Unfortunately, this appears to be far from the reality on the ground whereby securitisation and censorship are taking a firm grip on educational settings throughout the West. In the UK this has been both legitimised through the expansion of draconian counter-terrorism measures, and bolstered by associated campaigns to redefine, reconfigure, and rewrite the parameters of antisemitism.
However, even in universities and states where pro-Palestinian activity is tolerated, there are still wider attempts made to silence academic expression. For example, Professor Ronit Lentin who is based in Ireland has written about, documented, and campaigned extensively on Israeli settler colonialism and racism, and while she has not encountered direct opposition from her university (Trinity College, Dublin), external attempts to silence her persist.
As a result of her important interventions she continues to receive online hate and harassment with insults such as ‘self-loathing Jew’ often thrown her way. This demonstrates that even when academics are not shut down within their own universities, they still face outside threats to their academic freedoms from organised, right wing, settler-supporting groups.
The oppressive monitoring, obsessive scrutiny, and ongoing harassment of those who engage with Palestinian issues has become institutionalised within academic spaces and beyond, and this continues to pose real threats to academic freedom (and safety).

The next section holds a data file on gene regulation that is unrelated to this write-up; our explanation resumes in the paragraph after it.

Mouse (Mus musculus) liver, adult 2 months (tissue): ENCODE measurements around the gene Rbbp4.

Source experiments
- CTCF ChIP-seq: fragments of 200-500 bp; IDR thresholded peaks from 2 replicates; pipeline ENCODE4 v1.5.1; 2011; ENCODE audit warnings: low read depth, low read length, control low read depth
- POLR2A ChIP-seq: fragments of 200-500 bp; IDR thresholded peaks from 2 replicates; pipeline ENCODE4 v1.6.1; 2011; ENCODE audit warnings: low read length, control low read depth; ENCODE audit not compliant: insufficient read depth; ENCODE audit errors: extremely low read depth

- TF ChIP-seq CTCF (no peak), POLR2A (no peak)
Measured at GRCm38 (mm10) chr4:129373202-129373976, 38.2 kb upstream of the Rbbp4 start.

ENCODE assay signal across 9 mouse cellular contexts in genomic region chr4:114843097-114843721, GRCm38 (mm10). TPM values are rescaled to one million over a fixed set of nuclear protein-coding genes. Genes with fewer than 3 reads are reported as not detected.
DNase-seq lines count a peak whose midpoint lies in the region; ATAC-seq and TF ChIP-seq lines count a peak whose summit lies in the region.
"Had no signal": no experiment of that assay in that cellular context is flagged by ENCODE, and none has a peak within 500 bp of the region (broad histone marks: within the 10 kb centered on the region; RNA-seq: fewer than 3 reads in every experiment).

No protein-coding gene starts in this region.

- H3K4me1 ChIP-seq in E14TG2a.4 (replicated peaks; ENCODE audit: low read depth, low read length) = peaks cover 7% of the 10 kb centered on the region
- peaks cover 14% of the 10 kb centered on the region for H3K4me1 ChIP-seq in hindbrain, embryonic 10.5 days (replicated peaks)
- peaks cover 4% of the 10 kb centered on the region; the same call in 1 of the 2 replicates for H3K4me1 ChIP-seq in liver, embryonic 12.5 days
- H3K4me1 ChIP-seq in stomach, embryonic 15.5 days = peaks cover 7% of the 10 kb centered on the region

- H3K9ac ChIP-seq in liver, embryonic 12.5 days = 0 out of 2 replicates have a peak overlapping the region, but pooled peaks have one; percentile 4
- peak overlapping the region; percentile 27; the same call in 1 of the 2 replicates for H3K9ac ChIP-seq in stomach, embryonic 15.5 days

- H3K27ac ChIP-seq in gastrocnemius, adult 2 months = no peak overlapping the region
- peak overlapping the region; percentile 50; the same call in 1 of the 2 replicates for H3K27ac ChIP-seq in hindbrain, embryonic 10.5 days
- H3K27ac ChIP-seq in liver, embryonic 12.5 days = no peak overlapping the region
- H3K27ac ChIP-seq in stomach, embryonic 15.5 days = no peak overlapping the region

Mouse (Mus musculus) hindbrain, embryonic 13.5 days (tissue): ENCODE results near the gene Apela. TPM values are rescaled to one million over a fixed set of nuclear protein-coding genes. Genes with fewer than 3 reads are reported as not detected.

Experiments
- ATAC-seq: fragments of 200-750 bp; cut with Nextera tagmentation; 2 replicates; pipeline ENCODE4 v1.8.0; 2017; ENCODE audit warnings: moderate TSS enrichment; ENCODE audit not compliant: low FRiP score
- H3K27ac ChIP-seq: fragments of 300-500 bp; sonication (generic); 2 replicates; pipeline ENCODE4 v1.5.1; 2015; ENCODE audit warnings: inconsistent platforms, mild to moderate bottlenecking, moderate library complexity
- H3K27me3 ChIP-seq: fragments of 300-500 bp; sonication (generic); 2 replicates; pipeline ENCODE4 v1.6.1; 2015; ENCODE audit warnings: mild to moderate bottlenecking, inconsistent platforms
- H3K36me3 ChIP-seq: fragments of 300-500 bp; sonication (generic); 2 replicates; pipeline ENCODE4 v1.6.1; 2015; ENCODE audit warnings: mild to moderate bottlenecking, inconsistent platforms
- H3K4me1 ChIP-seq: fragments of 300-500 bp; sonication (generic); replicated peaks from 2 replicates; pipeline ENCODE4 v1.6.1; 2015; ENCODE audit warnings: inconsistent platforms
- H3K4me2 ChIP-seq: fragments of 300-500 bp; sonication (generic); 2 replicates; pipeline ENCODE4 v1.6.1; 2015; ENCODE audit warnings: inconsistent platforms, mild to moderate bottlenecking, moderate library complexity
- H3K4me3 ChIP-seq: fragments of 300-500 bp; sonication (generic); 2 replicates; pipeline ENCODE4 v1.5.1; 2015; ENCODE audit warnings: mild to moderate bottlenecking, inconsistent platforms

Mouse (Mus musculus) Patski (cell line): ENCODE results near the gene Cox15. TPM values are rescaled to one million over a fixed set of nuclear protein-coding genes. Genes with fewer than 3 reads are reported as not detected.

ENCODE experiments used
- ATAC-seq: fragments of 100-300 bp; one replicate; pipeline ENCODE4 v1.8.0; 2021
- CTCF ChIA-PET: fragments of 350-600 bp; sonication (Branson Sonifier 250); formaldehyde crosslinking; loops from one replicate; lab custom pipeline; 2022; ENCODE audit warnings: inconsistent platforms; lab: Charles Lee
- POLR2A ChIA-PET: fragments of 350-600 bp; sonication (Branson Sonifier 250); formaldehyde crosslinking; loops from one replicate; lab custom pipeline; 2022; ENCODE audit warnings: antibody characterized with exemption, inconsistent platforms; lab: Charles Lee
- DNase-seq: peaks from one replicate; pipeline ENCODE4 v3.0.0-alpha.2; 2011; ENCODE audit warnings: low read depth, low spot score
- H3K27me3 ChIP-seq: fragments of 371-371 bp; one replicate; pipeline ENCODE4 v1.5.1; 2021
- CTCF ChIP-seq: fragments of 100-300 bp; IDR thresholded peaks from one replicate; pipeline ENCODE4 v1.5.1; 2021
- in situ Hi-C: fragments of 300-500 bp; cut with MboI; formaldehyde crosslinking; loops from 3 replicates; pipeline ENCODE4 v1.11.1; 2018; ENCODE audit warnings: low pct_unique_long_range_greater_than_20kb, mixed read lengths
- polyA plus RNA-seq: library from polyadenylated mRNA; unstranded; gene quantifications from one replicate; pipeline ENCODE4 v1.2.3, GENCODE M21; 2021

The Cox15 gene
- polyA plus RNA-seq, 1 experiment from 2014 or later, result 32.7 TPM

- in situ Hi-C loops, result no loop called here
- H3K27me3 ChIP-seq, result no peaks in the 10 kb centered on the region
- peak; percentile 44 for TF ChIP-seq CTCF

Through the suppressing of open debate in such a way, a disturbing and hostile climate is being fostered to stifle dissent and opposition to Israeli state practices, as Lentin (2017) argues, surveillance is no longer solely directed at Israel’s colonised subjects, but has expanded to also monitor and criminalise dissent by Israeli citizens, and criticism by diaspora Jews and the international community.
Debate is the foundation of any democracy, however in the current landscape we have witnessed the limiting of free speech and the policing of dissenting voices.
Denying political figures, journalists, activists, and academics the right to challenge abhorrent practices enacted by the Israeli state is a direct attack on our civil liberties, and halts the development of an open society that promotes and values dialogue as an important tool to broaden understandings and shape ideas for progress.
Freedom of expression is a fundamental human right and can no longer be denied to the many voices seeking justice for the Palestinian people. In increasingly unstable and unpredictable times we should be expanding our knowledge and channels for debate rather than containing and negating them.
Universities and other civil society organisations can no longer allow themselves to be coerced into succumbing to the wider pressures and intimidations imposed by neoconservative, securocrat bullies.
In troubling times like these the need for academic freedom is essential to help enable us all to navigate the treacherous currents that we face today.